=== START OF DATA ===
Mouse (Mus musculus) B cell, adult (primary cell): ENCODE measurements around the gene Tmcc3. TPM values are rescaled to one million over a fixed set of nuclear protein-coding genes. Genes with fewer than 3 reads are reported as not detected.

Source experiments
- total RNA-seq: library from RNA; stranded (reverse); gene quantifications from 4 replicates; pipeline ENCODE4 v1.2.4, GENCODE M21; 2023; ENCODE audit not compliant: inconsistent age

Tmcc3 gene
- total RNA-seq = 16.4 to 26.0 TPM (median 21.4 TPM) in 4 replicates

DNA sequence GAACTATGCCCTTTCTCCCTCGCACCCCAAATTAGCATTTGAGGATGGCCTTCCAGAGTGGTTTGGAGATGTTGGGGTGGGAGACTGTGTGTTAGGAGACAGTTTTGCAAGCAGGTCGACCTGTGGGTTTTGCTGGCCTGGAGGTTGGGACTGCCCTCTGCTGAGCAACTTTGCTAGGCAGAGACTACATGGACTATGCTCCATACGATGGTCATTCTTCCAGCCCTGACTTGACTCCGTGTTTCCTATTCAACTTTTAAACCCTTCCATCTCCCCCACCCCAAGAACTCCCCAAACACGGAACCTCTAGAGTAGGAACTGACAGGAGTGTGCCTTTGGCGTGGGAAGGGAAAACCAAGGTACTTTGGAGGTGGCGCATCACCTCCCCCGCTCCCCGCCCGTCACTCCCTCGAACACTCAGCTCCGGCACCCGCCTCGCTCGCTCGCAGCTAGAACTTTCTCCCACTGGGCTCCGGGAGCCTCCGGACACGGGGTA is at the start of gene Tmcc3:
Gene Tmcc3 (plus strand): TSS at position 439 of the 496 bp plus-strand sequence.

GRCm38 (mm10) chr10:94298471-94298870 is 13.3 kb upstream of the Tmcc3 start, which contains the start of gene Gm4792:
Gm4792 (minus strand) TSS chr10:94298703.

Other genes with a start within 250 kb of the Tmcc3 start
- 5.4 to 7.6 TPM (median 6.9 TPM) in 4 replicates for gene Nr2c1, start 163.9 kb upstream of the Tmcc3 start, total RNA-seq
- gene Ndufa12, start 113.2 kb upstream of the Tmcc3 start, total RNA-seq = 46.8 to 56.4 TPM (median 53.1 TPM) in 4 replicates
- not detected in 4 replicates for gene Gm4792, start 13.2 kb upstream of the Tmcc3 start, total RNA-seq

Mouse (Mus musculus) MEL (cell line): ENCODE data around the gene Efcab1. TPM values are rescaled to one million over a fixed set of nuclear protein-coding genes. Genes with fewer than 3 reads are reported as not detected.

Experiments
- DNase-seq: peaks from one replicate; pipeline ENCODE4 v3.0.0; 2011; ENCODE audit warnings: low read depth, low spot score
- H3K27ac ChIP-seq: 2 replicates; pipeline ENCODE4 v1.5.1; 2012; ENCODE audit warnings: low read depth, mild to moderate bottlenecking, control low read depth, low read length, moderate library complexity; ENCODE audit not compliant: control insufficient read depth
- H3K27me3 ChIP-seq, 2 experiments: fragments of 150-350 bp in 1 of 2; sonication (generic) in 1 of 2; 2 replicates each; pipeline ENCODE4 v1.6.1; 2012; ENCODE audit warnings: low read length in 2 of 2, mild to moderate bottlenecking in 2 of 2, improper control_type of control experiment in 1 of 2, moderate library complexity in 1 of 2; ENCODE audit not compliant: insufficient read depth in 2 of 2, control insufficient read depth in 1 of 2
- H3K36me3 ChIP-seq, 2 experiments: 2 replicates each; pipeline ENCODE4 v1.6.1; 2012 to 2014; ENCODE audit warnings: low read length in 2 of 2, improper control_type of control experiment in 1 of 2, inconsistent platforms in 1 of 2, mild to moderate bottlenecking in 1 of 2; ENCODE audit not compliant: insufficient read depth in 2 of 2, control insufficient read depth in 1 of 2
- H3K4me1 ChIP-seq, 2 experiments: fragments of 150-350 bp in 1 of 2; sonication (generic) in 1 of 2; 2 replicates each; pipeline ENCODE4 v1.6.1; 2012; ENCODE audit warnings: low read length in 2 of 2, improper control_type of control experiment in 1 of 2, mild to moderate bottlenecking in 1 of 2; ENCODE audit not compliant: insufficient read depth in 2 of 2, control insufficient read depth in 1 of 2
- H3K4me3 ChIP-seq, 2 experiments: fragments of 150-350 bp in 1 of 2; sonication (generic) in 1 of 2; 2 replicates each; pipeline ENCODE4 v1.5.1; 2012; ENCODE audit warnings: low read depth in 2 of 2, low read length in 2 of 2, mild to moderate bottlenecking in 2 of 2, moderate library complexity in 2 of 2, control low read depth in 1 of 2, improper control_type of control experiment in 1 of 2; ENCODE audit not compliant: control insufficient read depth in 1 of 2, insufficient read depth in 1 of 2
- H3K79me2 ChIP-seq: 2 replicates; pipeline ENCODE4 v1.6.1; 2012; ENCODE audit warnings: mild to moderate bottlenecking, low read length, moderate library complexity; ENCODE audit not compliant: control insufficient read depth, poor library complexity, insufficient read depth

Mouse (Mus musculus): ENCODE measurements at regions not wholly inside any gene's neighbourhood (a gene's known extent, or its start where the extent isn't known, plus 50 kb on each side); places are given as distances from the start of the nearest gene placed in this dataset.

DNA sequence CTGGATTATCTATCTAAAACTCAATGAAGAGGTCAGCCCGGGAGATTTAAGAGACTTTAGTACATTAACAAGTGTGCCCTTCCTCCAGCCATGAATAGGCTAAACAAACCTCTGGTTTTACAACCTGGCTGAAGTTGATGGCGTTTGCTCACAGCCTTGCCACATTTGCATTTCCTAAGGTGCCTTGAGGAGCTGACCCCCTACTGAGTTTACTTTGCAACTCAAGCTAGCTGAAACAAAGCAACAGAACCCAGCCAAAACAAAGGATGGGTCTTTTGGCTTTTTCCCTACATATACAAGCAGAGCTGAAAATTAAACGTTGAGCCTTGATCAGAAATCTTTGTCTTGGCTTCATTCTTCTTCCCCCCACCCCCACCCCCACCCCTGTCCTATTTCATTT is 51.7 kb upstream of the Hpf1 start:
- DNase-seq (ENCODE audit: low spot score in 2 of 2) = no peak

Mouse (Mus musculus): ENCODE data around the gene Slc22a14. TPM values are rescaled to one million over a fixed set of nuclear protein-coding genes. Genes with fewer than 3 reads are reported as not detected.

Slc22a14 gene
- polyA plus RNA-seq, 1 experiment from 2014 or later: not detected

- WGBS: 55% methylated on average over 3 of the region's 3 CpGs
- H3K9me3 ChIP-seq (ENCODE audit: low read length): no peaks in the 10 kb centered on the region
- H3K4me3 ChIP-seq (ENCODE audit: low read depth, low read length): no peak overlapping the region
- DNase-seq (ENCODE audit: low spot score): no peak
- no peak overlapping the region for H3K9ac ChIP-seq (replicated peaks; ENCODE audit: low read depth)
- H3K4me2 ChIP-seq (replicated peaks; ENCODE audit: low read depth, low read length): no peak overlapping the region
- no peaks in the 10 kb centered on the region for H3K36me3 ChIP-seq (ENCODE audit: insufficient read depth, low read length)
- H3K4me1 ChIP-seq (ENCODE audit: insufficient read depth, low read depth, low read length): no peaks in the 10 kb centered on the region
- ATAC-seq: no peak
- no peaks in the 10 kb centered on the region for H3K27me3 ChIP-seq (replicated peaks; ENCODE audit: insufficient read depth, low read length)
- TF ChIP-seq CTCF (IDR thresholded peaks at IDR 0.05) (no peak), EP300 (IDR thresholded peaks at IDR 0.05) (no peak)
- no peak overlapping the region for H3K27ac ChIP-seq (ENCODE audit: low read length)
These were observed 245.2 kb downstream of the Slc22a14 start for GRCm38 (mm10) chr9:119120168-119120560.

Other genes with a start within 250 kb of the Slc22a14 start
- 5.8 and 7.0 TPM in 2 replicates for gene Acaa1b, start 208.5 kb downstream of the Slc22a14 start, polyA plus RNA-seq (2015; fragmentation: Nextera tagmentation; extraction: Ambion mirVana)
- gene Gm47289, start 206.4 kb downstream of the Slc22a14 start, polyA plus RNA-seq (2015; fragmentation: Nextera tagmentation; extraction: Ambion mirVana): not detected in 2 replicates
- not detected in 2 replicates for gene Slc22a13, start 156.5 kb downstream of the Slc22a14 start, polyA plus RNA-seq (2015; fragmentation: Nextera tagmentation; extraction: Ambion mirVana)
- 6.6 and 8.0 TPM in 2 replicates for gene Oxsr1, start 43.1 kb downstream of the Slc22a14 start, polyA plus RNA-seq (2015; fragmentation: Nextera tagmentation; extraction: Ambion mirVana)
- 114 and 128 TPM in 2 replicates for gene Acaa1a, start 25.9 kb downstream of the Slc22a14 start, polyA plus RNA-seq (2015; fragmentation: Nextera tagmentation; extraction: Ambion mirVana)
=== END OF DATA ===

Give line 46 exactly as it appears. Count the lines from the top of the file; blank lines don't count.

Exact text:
- 6.6 and 8.0 TPM in 2 replicates for gene Oxsr1, start 43.1 kb downstream of the Slc22a14 start, polyA plus RNA-seq (2015; fragmentation: Nextera tagmentation; extraction: Ambion mirVana)